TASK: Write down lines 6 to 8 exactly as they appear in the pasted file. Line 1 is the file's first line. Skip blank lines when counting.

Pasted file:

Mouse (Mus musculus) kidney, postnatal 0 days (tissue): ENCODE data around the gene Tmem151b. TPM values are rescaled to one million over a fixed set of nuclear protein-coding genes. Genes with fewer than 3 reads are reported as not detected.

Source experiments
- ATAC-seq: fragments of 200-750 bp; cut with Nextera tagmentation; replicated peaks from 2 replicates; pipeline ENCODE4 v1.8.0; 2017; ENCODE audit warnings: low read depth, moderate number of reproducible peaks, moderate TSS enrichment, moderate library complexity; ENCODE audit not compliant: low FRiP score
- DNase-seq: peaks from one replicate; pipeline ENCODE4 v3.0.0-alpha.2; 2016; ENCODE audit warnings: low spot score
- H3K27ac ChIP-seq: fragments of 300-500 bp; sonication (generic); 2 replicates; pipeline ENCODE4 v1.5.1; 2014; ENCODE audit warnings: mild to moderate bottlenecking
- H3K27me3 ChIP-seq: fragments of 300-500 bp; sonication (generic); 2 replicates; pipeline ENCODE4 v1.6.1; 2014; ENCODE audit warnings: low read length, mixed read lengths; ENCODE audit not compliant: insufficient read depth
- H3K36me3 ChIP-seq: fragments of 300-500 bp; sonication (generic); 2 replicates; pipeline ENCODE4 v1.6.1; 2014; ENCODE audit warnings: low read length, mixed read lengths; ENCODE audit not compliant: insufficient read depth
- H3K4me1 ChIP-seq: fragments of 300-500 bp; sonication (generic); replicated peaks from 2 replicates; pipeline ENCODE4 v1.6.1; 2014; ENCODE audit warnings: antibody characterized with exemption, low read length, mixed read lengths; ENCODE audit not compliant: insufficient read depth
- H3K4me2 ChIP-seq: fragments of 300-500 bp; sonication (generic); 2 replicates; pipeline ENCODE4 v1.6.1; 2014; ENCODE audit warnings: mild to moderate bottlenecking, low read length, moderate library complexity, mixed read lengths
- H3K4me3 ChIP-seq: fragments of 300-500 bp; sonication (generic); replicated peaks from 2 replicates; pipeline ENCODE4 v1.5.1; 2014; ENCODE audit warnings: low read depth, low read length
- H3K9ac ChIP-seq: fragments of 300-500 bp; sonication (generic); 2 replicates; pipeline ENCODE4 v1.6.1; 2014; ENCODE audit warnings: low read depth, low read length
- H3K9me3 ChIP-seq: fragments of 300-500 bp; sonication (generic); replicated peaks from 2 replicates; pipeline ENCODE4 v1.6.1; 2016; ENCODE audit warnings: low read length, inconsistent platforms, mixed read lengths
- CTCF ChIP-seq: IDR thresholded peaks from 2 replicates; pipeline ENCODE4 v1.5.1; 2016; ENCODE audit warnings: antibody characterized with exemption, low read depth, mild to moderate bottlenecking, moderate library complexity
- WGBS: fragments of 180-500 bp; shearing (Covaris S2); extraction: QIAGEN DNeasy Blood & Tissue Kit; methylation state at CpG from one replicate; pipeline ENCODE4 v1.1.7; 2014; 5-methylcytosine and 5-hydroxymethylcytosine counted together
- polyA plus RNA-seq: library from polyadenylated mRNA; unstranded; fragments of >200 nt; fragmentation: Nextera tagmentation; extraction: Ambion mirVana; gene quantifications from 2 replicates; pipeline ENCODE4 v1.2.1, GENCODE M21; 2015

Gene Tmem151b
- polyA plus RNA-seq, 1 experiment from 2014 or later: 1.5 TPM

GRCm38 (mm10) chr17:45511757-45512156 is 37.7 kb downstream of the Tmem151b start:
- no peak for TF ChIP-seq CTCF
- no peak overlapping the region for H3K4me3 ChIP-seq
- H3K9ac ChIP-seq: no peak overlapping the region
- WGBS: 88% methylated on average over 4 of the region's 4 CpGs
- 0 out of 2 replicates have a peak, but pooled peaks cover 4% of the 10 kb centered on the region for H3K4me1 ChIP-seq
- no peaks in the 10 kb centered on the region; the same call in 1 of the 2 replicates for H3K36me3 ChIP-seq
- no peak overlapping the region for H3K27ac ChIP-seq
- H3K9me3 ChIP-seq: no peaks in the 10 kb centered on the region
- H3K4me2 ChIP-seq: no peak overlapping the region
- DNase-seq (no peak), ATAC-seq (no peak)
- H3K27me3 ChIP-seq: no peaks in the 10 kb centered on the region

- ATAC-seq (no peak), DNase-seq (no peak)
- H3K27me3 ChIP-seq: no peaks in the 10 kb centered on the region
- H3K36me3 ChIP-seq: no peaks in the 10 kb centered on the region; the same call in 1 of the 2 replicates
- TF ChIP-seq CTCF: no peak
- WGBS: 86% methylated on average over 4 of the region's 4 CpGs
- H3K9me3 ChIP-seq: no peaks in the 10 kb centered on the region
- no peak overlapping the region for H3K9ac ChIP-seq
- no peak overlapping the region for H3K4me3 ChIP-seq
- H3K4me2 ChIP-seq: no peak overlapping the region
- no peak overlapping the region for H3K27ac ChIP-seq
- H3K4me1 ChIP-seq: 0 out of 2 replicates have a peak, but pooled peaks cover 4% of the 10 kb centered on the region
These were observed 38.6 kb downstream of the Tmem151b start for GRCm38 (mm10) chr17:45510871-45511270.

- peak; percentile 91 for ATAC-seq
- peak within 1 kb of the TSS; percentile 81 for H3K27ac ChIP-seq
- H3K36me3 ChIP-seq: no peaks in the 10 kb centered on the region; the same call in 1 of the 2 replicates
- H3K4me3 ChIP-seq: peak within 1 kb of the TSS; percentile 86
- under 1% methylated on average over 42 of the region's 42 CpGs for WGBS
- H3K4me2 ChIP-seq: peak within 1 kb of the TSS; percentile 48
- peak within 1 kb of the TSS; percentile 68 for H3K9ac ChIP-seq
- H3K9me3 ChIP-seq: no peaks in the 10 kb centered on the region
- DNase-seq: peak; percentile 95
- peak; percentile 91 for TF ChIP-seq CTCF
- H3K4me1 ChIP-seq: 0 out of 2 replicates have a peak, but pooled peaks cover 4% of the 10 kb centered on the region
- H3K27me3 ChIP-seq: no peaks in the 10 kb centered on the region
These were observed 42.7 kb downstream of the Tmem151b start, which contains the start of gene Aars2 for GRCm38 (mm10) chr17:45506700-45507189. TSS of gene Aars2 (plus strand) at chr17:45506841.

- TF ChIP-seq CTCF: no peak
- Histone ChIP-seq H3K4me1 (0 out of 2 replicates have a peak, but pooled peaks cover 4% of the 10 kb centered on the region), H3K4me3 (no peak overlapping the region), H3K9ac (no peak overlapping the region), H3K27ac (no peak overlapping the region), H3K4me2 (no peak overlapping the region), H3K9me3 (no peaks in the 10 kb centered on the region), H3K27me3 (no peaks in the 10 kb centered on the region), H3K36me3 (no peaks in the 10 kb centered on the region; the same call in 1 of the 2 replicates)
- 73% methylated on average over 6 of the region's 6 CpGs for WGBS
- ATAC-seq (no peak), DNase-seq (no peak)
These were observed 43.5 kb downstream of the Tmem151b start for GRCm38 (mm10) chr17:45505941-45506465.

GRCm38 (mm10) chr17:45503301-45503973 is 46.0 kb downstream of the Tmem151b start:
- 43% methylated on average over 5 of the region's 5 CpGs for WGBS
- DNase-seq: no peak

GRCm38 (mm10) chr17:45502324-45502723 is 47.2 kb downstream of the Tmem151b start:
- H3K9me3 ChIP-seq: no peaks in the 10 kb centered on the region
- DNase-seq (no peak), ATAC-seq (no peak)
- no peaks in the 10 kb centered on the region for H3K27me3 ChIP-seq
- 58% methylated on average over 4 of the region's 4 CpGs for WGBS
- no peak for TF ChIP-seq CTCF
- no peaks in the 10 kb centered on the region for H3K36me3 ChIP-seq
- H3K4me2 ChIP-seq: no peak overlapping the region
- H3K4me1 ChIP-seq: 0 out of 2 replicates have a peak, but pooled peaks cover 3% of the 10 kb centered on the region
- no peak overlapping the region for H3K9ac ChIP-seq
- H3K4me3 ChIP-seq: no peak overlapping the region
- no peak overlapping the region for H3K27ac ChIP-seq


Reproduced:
- H3K27me3 ChIP-seq: fragments of 300-500 bp; sonication (generic); 2 replicates; pipeline ENCODE4 v1.6.1; 2014; ENCODE audit warnings: low read length, mixed read lengths; ENCODE audit not compliant: insufficient read depth
- H3K36me3 ChIP-seq: fragments of 300-500 bp; sonication (generic); 2 replicates; pipeline ENCODE4 v1.6.1; 2014; ENCODE audit warnings: low read length, mixed read lengths; ENCODE audit not compliant: insufficient read depth
- H3K4me1 ChIP-seq: fragments of 300-500 bp; sonication (generic); replicated peaks from 2 replicates; pipeline ENCODE4 v1.6.1; 2014; ENCODE audit warnings: antibody characterized with exemption, low read length, mixed read lengths; ENCODE audit not compliant: insufficient read depth